How to Deploy Fusion on Amazon Elastic Kubernetes Service (EKS)

Fusion supports deployment on Amazon Elastic Kubernetes Service (EKS). This topic explains how to deploy a Fusion cluster on EKS using the script in the fusion-cloud-native repository.

The script provided in this repo is strictly optional. The script is mainly to help those new to Kubernetes and/or Fusion get started quickly. If you’re already familiar with K8s, Helm, and EKS, then you use Helm directly to install Fusion into an existing cluster or one you create yourself using the process described here.

If you’re new to Amazon Web Services (AWS), then please visit the Amazon Web Services Getting Started Center to set up an account.

If you’re new to Kubernetes and EKS, then we recommend going through Amazon’s EKS Workshop before proceeding with Fusion.

Set up the AWS CLI tools

Before launching an EKS cluster, you need to install and configure kubectl, aws, eksctl, aws-iam-authenticator using the links provided below:

Required AWS Command-line Tools:
  1. kubectl: Install kubectl

  2. aws: Installing the AWS CLI

  3. eksctl: Getting Started with eksctl

  4. aws-iam-authenticator: AWS IAM Authenticator for Kubernetes

Run aws configure to configure a profile for authenticating to AWS. You’ll use the profile name you configure in this step, which defaults to default, as the -p argument to the script in the next section.

When working in Ubuntu, avoid using the eksctl snap version. Alternative sources can have different versions that could cause command failures.

Set up Fusion on EKS

To create a cluster in EKS the following IAM policies are required:

  • AmazonEC2FullAccess

  • AWSCloudFormationFullAccess

Table 1. EKS Permissions








Table 2. VPC Permissions





















Table 3. IAM Permissions

























Download and run the script to install Fusion 5.x in a EKS cluster. To create a new cluster and install Fusion, simply do:

./ -c <cluster_name> -p <aks_resource_group>

If you want the script to create a cluster for you (the default behavior), then you need to pass the --create option with either demo or multi_az. If you don’t want the script to create a cluster, then you need to create a cluster before running the script and simply pass the name of the existing cluster using the -c parameter.

Use the --help option to see full script usage.

WARNING If using Helm V2, the script installs Helm’s tiller component into your EKS cluster with the cluster admin role. If you don’t want this, then please upgrade to Helm v3.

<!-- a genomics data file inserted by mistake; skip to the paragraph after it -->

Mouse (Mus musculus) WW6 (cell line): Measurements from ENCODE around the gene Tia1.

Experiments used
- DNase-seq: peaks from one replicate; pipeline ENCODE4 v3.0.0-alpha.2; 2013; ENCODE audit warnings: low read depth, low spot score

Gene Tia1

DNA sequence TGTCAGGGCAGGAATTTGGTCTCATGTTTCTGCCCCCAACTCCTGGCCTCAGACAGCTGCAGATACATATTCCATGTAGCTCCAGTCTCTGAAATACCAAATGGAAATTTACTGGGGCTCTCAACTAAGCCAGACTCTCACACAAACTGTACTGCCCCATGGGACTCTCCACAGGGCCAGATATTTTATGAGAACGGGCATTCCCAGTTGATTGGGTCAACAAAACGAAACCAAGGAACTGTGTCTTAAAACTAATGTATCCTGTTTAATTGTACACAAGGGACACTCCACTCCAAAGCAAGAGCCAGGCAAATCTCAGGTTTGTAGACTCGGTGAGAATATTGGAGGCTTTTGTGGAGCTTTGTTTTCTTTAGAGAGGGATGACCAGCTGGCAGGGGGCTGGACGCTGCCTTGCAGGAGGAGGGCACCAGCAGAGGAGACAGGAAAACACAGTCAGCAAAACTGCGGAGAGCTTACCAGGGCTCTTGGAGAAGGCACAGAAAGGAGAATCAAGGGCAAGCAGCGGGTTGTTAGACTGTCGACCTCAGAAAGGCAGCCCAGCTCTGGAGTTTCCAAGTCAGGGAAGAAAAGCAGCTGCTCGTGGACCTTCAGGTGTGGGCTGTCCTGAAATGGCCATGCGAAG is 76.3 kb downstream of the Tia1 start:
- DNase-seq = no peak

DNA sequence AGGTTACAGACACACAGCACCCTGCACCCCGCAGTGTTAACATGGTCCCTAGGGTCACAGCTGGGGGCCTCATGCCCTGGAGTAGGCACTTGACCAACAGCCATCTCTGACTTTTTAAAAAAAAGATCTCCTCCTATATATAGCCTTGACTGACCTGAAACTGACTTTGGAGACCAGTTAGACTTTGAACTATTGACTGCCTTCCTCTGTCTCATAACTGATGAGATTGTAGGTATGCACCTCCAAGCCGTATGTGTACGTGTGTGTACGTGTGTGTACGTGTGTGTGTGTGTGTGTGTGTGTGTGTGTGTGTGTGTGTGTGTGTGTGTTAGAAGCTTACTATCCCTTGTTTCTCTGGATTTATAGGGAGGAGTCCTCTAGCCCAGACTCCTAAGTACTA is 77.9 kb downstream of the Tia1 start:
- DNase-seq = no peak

WARNING The script creates a service account that provides S3 read-only permissions to the created pods.

After running the script, proceed to the Verifying the Fusion Installation section below.

EKS cluster overview

The EKS cluster is created using eksctl ( By default it will setup the following resources in your AWS account:

  • A dedicated VPC for the EKS cluster in the specified region with CIDR:

  • 3 Public and 3 Private subnets within the created VPC, each with a /19 CIDR range, along with the corresponding route tables.

  • A NAT gateway in each Public subnet

  • An Auto Scaling Group of the instance type specified by the script, which defaults to m5.2xlarge, with 3 instances spanning the public subnets.

See for more information on the networking setup.

EKS Ingress

The script exposes the Fusion proxy service on an external IP over HTTP. This is done for demo or getting started purposes. However, you’re strongly encouraged to configure a K8s Ingress with TLS termination in front of the proxy service. See:

Upgrade Fusion on EKS

During installation, the script generates a file named eks_<cluster>_<release>_fusion_values.yaml. Use this file to customize Fusion settings. After making changes to this file, run the following command:

./ -c <existing_cluster> -p <aks_resource_group> -r <release> -n <namespace> \
  --values eks_<cluster>_<release>_fusion_values.yaml --upgrade

You will also use the --upgrade option to upgrade to a newer version of Fusion, such as 5.0.2.

To make things easier for you, our setup script creates an upgrade script you can use to perform upgrades, see:


Provide access to the EKS cluster to other users

Initially, only the user that created the Amazon EKS cluster has system:masters permissions to configure the cluster. In order to extend the permissions, a ConfigMap should be created to allow access to IAM users or roles.

For providing these permissions, use the following yaml file as a template, replacing the required values:


apiVersion: v1
kind: ConfigMap
  name: aws-auth
  namespace: kube-system
  mapRoles: |
    - rolearn: <node_instance_role_arn>
      username: system:node:{{EC2PrivateDNSName}}
        - system:bootstrappers
        - system:nodes
  mapUsers: |
    - userarn: arn:aws:iam::<account_id>:user/<username>
      username: <username>
        - system:masters

Use the following command for applying the yaml file: kubectl apply -f aws-auth.yaml

Verifying the Fusion Installation

In this section, we provide some tips on how to verify the Fusion installation. First, let’s review some useful kubectl commands.

Enhance the K8s Command-line Experience

When working with Kubernetes on the command-line, it’s useful to create a shell alias for kubectl, e.g.:

alias k=kubectl

Here is a list of tools we found useful for improving your command-line experience with Kubernetes:

Useful kubectl commands

Set the namespace for kubectl if not using the default:

kubectl config set-context --current --namespace=<NAMESPACE>

This saves you from having to pass -n with every command.

Get a list of running pods: k get pods

Get logs for a pod using a label: k logs –l